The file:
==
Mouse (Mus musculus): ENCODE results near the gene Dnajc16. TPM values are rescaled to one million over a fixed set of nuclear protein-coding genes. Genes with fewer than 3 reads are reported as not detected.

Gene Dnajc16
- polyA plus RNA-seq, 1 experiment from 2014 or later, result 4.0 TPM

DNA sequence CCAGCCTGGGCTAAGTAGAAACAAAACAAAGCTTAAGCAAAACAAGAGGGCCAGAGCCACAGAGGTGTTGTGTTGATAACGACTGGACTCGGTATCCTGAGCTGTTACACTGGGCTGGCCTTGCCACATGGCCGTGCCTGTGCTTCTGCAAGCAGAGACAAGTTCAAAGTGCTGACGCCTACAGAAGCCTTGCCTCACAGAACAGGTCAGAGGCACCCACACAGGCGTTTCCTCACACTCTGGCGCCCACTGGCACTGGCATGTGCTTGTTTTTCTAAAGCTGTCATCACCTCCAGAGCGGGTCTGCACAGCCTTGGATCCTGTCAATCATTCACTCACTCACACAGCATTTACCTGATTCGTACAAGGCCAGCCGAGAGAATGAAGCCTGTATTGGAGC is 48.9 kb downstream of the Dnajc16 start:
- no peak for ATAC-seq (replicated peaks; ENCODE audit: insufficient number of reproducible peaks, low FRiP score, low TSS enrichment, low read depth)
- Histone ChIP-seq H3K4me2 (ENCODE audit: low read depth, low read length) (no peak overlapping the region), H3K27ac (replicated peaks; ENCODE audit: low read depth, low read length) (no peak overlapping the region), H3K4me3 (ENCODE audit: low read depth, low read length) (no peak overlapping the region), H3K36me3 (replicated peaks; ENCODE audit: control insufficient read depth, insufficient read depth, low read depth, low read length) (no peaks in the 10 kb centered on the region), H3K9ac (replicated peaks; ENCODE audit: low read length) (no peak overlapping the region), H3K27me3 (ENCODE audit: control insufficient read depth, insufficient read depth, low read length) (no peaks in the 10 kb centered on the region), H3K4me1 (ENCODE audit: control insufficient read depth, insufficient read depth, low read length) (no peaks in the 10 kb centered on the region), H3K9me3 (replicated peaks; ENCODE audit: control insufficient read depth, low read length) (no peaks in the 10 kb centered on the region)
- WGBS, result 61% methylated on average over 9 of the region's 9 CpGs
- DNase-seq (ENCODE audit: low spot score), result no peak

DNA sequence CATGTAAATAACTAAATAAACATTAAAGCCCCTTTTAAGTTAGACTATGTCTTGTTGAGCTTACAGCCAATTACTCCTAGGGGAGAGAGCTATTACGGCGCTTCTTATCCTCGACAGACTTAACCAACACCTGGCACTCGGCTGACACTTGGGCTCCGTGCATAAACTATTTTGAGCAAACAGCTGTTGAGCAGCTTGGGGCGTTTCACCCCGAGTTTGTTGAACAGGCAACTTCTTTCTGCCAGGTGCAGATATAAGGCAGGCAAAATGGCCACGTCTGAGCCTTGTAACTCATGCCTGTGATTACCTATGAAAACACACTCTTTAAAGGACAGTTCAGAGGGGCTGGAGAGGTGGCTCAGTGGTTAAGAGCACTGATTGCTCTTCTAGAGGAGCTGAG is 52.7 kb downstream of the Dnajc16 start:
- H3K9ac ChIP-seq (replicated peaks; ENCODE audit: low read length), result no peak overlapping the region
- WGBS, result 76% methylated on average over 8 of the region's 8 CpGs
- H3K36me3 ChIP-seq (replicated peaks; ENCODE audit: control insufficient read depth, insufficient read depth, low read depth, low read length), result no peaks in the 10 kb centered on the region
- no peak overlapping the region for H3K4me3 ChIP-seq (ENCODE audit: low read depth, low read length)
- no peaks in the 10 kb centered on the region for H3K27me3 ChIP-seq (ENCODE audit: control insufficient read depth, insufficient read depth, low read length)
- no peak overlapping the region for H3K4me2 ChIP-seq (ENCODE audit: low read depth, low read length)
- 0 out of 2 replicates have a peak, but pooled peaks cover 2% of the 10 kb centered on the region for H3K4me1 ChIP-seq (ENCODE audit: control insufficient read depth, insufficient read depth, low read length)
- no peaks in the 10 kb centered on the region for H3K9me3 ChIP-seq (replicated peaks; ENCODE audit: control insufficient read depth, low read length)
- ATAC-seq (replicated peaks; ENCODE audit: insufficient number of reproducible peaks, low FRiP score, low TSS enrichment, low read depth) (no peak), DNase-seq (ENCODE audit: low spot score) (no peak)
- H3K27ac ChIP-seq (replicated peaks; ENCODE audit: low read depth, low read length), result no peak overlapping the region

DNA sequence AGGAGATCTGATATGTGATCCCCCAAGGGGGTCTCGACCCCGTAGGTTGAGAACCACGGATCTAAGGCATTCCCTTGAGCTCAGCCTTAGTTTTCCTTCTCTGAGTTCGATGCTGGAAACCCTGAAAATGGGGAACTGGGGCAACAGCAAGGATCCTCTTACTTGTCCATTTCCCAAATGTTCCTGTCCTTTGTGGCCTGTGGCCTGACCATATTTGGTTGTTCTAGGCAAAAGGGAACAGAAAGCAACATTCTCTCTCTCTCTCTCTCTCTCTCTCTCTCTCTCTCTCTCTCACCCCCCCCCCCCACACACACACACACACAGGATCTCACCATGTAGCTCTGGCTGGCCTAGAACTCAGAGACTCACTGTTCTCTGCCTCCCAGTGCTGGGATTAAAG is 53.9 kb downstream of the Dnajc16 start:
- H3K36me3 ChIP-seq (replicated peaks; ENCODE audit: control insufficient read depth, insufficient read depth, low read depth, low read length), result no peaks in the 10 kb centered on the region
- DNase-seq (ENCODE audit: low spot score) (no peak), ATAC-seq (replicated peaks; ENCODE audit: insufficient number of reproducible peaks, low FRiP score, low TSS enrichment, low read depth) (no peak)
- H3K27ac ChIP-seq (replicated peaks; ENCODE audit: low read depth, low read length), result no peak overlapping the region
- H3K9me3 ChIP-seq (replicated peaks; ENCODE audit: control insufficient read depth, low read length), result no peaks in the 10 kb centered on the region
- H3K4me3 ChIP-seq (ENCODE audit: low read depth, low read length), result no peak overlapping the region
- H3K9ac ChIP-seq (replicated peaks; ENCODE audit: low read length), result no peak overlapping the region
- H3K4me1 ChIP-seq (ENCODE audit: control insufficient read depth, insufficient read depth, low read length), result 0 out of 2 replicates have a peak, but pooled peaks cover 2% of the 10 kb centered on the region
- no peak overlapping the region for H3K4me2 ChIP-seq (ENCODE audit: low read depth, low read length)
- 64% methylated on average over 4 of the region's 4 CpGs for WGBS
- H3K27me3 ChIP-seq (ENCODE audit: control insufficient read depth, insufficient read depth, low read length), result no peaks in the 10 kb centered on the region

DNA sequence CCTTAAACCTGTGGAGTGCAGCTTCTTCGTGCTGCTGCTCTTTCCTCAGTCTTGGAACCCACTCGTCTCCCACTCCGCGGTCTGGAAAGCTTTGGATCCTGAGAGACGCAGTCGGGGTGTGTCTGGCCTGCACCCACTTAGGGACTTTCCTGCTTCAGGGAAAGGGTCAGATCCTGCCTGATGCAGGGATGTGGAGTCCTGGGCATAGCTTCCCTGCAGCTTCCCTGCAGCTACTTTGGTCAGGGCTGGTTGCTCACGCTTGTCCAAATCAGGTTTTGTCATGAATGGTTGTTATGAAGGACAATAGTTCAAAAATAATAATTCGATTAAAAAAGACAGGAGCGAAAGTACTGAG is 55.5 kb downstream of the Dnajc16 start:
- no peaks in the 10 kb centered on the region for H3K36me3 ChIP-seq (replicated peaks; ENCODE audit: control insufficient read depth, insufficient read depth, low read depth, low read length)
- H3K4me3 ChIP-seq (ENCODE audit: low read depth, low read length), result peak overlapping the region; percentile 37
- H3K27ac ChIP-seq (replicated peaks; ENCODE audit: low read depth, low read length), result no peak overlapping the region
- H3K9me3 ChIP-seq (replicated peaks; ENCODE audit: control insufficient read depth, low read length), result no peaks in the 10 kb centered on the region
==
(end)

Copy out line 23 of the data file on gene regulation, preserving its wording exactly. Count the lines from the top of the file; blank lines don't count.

- H3K27ac ChIP-seq (replicated peaks; ENCODE audit: low read depth, low read length), result no peak overlapping the region